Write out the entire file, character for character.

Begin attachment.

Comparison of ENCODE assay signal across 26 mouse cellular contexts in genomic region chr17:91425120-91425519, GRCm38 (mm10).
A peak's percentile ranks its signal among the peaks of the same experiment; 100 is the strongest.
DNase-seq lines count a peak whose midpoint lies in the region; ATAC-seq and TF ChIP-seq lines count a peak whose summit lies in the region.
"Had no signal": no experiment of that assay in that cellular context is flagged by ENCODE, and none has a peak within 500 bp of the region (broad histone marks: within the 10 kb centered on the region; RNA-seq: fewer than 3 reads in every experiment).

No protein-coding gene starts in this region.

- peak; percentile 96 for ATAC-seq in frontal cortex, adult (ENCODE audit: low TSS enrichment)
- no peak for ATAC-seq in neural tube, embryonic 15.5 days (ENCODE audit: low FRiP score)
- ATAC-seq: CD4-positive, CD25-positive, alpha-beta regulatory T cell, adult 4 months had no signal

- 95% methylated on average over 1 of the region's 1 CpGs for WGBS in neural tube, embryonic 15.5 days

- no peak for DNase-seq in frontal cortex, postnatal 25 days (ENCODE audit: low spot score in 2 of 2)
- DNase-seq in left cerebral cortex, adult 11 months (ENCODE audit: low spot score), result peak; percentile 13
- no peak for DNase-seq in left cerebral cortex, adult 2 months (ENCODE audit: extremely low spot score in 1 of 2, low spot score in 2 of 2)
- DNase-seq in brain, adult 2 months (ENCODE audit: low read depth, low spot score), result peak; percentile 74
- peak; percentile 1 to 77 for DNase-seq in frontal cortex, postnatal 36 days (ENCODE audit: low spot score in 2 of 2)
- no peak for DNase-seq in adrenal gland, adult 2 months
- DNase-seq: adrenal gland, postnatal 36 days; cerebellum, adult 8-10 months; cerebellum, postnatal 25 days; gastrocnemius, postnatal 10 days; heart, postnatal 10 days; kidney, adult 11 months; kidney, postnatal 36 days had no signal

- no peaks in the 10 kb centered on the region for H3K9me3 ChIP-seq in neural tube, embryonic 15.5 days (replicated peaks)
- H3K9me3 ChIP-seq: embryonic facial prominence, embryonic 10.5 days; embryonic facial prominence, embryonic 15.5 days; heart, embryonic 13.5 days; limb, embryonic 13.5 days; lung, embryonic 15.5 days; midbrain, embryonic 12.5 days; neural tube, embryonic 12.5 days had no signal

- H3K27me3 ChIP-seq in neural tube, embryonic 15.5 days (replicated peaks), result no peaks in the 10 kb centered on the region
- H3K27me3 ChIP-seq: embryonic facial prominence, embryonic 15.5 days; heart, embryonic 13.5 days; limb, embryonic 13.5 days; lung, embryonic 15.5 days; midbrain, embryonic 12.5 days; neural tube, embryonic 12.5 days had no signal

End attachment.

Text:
Comparison of ENCODE assay signal across 26 mouse cellular contexts in genomic region chr17:91425120-91425519, GRCm38 (mm10).
A peak's percentile ranks its signal among the peaks of the same experiment; 100 is the strongest.
DNase-seq lines count a peak whose midpoint lies in the region; ATAC-seq and TF ChIP-seq lines count a peak whose summit lies in the region.
"Had no signal": no experiment of that assay in that cellular context is flagged by ENCODE, and none has a peak within 500 bp of the region (broad histone marks: within the 10 kb centered on the region; RNA-seq: fewer than 3 reads in every experiment).

No protein-coding gene starts in this region.

- peak; percentile 96 for ATAC-seq in frontal cortex, adult (ENCODE audit: low TSS enrichment)
- no peak for ATAC-seq in neural tube, embryonic 15.5 days (ENCODE audit: low FRiP score)
- ATAC-seq: CD4-positive, CD25-positive, alpha-beta regulatory T cell, adult 4 months had no signal

- 95% methylated on average over 1 of the region's 1 CpGs for WGBS in neural tube, embryonic 15.5 days

- no peak for DNase-seq in frontal cortex, postnatal 25 days (ENCODE audit: low spot score in 2 of 2)
- DNase-seq in left cerebral cortex, adult 11 months (ENCODE audit: low spot score), result peak; percentile 13
- no peak for DNase-seq in left cerebral cortex, adult 2 months (ENCODE audit: extremely low spot score in 1 of 2, low spot score in 2 of 2)
- DNase-seq in brain, adult 2 months (ENCODE audit: low read depth, low spot score), result peak; percentile 74
- peak; percentile 1 to 77 for DNase-seq in frontal cortex, postnatal 36 days (ENCODE audit: low spot score in 2 of 2)
- no peak for DNase-seq in adrenal gland, adult 2 months
- DNase-seq: adrenal gland, postnatal 36 days; cerebellum, adult 8-10 months; cerebellum, postnatal 25 days; gastrocnemius, postnatal 10 days; heart, postnatal 10 days; kidney, adult 11 months; kidney, postnatal 36 days had no signal

- no peaks in the 10 kb centered on the region for H3K9me3 ChIP-seq in neural tube, embryonic 15.5 days (replicated peaks)
- H3K9me3 ChIP-seq: embryonic facial prominence, embryonic 10.5 days; embryonic facial prominence, embryonic 15.5 days; heart, embryonic 13.5 days; limb, embryonic 13.5 days; lung, embryonic 15.5 days; midbrain, embryonic 12.5 days; neural tube, embryonic 12.5 days had no signal

- H3K27me3 ChIP-seq in neural tube, embryonic 15.5 days (replicated peaks), result no peaks in the 10 kb centered on the region
- H3K27me3 ChIP-seq: embryonic facial prominence, embryonic 15.5 days; heart, embryonic 13.5 days; limb, embryonic 13.5 days; lung, embryonic 15.5 days; midbrain, embryonic 12.5 days; neural tube, embryonic 12.5 days had no signal